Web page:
Greece wants Russia to invest in its coal industry

The lignite plants of Megalopoli are seen through a field of flowers, about 120 km (75 miles) west of Athens. © John Kolesidis
Athens has offered Russia’s Gazprom the opportunity to invest up to $900 million in the country’s coal industry, business daily Kommersant reports, citing its sources.

The offer includes the Vevi coal mine in the Florina region of northern Greece as well as the expansion of the 330 megawatt coal-fired Florina Power Station.

Russian Energy Minister Aleksandr Novak said on Sunday that Gazprom is interested in mining for coal in Greece together with its local joint venture. Gazprom’s subsidiary Gazpromexport holds a 50 percent stake in Prometheus Gas based in Athens.

"We are talking about a lignite deposit. Gazprom and the Greek company Prometheus Gas, a joint venture, are ready to implement a joint investment project on developing the lignite deposit," Novak said at the Russian-Greek business forum in Thessaloniki.

He added Gazprom was negotiating a raft of energy projects in Greece through affiliated companies.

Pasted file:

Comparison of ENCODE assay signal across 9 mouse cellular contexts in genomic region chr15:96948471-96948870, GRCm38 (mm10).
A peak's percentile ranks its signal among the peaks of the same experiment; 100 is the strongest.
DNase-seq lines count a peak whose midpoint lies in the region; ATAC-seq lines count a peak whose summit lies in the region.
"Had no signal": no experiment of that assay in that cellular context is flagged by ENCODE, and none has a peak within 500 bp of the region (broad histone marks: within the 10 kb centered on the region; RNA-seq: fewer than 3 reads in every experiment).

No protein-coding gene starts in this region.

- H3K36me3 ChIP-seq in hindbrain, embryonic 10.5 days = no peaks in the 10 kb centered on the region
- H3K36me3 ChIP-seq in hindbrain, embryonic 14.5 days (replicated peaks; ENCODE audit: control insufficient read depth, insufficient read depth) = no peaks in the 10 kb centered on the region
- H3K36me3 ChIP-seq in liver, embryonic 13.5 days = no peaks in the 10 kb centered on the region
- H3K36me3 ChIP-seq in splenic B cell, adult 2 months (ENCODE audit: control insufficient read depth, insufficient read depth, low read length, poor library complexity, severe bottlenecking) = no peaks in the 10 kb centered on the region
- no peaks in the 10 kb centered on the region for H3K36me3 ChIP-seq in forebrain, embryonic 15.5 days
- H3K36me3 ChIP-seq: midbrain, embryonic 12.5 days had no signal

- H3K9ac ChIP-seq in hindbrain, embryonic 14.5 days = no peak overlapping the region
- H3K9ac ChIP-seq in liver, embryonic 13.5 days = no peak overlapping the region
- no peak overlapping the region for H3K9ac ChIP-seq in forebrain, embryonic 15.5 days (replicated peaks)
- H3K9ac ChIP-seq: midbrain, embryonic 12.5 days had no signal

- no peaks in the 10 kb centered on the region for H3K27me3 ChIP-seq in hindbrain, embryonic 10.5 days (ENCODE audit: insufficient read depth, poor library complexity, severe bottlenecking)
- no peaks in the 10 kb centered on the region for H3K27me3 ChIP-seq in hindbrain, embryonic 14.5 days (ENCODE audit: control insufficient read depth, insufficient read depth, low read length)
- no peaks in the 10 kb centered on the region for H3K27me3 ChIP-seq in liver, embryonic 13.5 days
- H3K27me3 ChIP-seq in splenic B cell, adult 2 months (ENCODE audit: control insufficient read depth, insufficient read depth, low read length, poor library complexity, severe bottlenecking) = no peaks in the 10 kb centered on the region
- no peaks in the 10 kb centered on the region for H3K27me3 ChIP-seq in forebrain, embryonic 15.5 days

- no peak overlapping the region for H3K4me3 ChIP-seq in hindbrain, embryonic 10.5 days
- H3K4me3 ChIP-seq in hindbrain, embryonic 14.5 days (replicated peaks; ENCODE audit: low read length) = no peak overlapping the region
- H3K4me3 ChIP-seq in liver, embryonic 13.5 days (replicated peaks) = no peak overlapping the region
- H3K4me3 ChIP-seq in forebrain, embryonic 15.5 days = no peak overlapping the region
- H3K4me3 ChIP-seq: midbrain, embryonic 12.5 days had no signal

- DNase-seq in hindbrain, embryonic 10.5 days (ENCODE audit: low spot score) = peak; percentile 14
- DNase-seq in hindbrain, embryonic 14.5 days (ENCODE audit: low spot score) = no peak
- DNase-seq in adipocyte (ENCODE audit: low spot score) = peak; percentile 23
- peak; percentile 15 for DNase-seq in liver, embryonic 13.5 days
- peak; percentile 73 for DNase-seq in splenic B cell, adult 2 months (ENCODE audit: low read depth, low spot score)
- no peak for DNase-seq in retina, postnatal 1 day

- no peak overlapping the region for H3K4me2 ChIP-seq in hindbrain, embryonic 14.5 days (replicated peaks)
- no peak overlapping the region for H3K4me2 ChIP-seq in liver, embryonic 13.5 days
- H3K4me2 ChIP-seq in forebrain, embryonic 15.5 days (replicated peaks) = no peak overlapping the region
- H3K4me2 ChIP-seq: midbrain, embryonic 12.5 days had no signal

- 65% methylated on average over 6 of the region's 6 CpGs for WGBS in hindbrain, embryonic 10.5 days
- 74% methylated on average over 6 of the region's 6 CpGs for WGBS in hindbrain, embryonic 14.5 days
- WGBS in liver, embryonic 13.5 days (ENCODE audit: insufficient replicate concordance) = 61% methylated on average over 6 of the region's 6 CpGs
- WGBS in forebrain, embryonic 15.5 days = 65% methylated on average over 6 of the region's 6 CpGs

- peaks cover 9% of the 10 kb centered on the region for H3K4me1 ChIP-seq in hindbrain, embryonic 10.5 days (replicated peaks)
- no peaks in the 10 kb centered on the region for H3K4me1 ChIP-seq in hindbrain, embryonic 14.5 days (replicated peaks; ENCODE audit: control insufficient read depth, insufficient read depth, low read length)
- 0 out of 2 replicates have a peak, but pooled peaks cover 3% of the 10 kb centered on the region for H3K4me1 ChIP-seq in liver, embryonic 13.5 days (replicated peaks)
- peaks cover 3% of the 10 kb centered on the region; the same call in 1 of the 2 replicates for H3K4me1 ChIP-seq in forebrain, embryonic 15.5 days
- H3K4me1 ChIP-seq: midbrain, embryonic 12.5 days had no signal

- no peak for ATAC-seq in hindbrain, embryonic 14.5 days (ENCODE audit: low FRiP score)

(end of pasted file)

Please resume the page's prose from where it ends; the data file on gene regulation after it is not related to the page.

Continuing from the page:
The project proposed by Greece could settle a thirty-year dispute over compensation related to Athens’ incomplete execution of an intergovernmental agreement signed in 1987 with the Soviet Union on gas deliveries.

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Greece failed to build facilities for Russian gas supplies by 1992, as stipulated in the agreement. After that Moscow and Athens agreed that Russian companies would build the coal-fired Florina Power Station instead of the originally planned gas-fired plant as well as two hydroelectric power plants. While the construction of the hydroelectric plants was blocked due to legal issues related to the environment, Russia's Gazprom sought compensation worth about $250 million.